|Florian: what is he doing |
with his right hand?
|Most of the work done by collecting societies|
is "backroom work", says Florian
Convergence and internet use are also very much on the collecting societies' agendas, as are a number of matters which are currently the subject of litigation before the European Court of Justice -- so there is plenty for the Hargreaves Review in the UK to consider.
|For those who aren't so |
keen on new music ...
Christina Michalos (5 RB) then treated us to a review of copyright-related cases in recent times, both in the UK and in Ireland. After a show of hands, which revealed that practically everyone except Florian was busily engaged in downloading materials from the internet, Christina observed that much of the Irish economic crisis was directly caused by the damage inflicted on copyright owners through the massive scale of unpaid-for downloading of music by a legion of Irish computer users. The Irish High Court decision in EMI v UPC was explained, this being a review of data-gathering procedures for identifying P2P file-sharers and their (lack of) compatibility with data protection and privacy laws. In any event the Irish law made no provision for blocking or diverting file-sharing activities; legislation would be needed before the courts could go any further. In this context Christina referred to Logistep AP, a decision of the Swiss Supreme Court which affirmed that even the public interest in the enforcement of copyright laws does not justify the violation of data protection laws, as well as the Logistep AP trial in Germany and Scarlet v SABAM, which is now before the Court of Justice of the European Union (judgment is expected in autumn 2011).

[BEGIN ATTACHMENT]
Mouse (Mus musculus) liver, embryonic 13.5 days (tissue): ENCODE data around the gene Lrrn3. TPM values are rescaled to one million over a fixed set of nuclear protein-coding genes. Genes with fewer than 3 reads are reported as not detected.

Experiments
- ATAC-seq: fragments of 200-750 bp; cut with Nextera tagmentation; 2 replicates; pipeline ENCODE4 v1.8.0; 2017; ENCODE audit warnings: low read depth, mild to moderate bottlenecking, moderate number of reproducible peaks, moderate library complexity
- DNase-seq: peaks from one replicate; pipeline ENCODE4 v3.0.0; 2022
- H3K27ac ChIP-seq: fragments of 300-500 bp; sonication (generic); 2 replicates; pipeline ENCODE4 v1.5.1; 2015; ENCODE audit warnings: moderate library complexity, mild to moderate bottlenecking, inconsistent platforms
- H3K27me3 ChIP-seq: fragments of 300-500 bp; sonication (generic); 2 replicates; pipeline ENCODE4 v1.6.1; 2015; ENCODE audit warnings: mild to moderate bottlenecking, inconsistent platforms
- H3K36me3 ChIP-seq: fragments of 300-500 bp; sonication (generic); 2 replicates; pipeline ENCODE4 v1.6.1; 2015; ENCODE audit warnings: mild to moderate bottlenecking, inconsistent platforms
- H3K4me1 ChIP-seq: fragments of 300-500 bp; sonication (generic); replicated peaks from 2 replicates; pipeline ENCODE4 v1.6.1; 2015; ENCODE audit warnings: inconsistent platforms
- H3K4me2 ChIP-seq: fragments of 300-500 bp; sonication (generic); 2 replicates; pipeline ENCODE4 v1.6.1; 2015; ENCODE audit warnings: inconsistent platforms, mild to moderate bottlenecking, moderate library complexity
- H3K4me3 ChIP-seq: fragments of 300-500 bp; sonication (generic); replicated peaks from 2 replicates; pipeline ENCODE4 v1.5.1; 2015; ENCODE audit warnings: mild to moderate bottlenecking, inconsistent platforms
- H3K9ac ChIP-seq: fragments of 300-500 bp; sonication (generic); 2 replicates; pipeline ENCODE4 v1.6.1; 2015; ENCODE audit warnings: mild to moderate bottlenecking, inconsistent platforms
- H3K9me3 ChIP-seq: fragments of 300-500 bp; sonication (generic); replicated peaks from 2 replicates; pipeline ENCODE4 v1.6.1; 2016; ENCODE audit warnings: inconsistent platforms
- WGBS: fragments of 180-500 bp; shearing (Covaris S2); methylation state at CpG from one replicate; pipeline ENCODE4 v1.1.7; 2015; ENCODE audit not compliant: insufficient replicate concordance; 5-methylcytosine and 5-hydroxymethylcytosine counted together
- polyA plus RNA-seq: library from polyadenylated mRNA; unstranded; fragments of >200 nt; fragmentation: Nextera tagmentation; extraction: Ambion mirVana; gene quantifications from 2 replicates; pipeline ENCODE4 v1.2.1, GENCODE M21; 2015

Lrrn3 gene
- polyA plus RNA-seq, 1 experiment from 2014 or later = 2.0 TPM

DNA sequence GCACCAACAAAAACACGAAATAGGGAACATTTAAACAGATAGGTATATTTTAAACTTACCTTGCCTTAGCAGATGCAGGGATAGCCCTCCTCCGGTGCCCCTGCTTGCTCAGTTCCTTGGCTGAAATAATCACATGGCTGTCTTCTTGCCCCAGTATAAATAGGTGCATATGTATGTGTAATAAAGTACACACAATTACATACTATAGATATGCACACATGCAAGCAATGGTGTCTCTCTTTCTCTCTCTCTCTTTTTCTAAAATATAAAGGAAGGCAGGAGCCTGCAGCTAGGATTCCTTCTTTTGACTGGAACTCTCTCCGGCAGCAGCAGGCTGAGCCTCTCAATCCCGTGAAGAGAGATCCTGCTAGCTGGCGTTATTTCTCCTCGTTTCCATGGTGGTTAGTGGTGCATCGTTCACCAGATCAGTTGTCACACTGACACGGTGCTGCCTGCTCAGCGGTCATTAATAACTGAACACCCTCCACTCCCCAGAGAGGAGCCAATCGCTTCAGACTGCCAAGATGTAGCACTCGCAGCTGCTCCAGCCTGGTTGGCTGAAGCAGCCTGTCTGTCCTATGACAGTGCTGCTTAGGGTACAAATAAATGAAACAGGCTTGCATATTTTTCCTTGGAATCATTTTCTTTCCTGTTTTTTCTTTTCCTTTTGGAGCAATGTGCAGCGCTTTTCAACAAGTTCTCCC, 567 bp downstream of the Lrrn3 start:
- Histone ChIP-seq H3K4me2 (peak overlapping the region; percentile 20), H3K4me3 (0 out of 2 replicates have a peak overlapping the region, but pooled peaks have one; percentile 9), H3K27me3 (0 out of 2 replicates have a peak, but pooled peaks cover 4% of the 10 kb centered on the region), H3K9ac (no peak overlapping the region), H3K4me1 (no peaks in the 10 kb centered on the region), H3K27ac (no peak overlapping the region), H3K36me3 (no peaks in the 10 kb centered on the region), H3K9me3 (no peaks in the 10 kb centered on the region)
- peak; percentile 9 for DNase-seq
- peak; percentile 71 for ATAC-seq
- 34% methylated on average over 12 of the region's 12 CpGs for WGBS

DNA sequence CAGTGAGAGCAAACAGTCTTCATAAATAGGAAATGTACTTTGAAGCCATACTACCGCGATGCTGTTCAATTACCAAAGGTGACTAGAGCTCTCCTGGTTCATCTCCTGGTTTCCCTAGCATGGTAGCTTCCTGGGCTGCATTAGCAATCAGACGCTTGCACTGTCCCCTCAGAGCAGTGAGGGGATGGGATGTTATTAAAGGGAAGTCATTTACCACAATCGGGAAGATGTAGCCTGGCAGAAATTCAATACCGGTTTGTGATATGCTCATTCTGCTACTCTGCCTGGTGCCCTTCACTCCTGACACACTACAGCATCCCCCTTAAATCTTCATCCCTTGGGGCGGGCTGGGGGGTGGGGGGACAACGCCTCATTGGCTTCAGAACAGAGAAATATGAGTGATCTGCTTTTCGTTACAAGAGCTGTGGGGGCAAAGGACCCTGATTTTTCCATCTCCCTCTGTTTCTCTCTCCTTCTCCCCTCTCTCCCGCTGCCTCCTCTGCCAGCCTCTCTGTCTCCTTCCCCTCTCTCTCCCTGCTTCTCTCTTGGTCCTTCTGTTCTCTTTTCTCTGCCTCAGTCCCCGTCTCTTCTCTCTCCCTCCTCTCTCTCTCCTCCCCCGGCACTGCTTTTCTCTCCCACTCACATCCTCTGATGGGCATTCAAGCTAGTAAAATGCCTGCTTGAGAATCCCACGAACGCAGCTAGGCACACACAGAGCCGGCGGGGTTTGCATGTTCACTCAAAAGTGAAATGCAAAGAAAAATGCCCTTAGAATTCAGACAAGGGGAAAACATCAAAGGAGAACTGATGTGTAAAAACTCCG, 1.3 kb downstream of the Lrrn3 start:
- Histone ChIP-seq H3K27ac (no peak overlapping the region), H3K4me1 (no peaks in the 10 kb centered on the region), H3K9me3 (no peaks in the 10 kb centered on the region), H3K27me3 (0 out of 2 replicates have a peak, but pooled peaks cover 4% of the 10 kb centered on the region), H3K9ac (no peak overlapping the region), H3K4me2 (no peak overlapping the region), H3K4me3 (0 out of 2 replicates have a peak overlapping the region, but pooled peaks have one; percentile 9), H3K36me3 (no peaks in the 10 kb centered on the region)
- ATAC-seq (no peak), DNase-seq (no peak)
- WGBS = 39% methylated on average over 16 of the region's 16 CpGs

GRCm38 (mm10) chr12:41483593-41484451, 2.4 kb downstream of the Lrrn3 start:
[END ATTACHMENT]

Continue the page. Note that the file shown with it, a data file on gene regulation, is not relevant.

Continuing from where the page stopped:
|A Whiter Shade|
Crosstown Music v Rive Droite (which affirmed that a reverter clause in an assignment gives copyright back to the composer even if the assignee purports to sell it on to a third party), Experience Hendrix v Times Newspapers (contrasting different bases for the assessment of conjectural damage) and Far Out v Unilever and others (was the claimant entitled to an account of profits on the sale of Marmite where an advertisement used a licensed tune but an unauthorised sound recording?).